EDITORIAL: A matter of mobility

Proposal to regulate the use of motorized mobility aids may be a case of fixing something that isn't broken.

A proposal to regulate the use of motorized mobility aids – to be debated at next month’s Union of B.C. Municipalities convention – seems, at first blush, to make some sense.

Most of us have probably seen instances of these personal vehicles – including wheelchairs and scooters – being mishandled by users, raising legitimate concerns about their own and others’ safety.

There are those who operate them too fast, or without due consideration, on pedestrian walkways. Others, apparently unaware of traffic patterns around them, have shown a propensity for operating the aids on the road, or making sudden, ill-advised dashes into crosswalks – behaviours that suggest accidents waiting to happen.

That said, mandatory licensing and regulation may be the proverbial case of fixing something that isn’t broken.

After all, these aren’t simply vehicles. For many, they are a replacement for legs, a crucial element in their independence and ability to get around.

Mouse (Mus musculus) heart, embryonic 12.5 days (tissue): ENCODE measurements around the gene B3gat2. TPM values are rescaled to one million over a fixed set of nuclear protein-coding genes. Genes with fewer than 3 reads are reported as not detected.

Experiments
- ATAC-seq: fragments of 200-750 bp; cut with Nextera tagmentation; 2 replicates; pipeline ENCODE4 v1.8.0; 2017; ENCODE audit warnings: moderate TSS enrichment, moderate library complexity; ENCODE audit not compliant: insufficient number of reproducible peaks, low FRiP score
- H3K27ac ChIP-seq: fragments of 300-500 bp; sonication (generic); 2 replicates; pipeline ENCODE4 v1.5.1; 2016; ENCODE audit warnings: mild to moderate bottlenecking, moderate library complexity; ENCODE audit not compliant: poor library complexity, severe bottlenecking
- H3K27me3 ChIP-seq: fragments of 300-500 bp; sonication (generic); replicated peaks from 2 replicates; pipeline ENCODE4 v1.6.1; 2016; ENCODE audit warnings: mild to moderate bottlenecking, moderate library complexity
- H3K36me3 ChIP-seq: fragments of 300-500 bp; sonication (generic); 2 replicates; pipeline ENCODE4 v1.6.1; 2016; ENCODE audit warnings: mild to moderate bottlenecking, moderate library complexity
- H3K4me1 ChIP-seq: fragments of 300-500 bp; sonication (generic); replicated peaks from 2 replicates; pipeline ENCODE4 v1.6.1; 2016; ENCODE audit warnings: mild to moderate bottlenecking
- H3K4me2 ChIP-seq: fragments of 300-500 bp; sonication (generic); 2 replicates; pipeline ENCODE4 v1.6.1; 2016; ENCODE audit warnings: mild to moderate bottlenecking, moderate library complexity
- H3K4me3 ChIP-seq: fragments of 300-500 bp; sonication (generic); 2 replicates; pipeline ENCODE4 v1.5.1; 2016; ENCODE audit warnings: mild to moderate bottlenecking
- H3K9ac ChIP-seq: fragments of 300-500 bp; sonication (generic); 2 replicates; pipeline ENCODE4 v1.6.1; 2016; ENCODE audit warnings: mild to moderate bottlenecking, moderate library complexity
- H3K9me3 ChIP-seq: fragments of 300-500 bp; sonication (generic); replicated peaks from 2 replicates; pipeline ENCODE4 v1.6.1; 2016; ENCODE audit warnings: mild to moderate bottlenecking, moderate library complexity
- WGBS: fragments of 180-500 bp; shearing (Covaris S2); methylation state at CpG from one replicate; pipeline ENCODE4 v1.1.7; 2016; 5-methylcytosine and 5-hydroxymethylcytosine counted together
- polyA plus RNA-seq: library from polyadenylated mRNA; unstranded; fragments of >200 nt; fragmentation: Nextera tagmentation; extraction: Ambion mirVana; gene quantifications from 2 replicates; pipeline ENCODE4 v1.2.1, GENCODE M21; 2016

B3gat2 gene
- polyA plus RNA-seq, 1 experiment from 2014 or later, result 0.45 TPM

And, as far as we know, there are no plans to similarly regulate people using their legs on public walkways… yet.

This issue seems to have stemmed from a 2008 provincial coroner’s recommendation, after three seniors died in collisions on Vancouver Island. But it would behoove those arguing either side to have an accurate picture of the scope of the problem today – just how many mishaps have there been locally, regionally, across the nation and beyond?

Before making a rash decision, further study is needed – not just of those who use these mobility aids irresponsibly, but those who operate them without incident. Lawmakers must also ask what penalties would be imposed for unlicensed drivers, and what level of government would be involved in policing them.

There is also the question of how, exactly, we would deal with guests from other jurisdictions where such licensing is not required. Do we offer on-the-spot testing or training, perhaps offering an “L” or an “N” to visiting dignitaries?

More realistically, one could envision erratic users receiving warnings, with persistent offenders ultimately being banned.

But if the majority of mobility-aid users are operating them responsibly, there can be few reasons for mandatory licensing – other than as a new source of cash for government.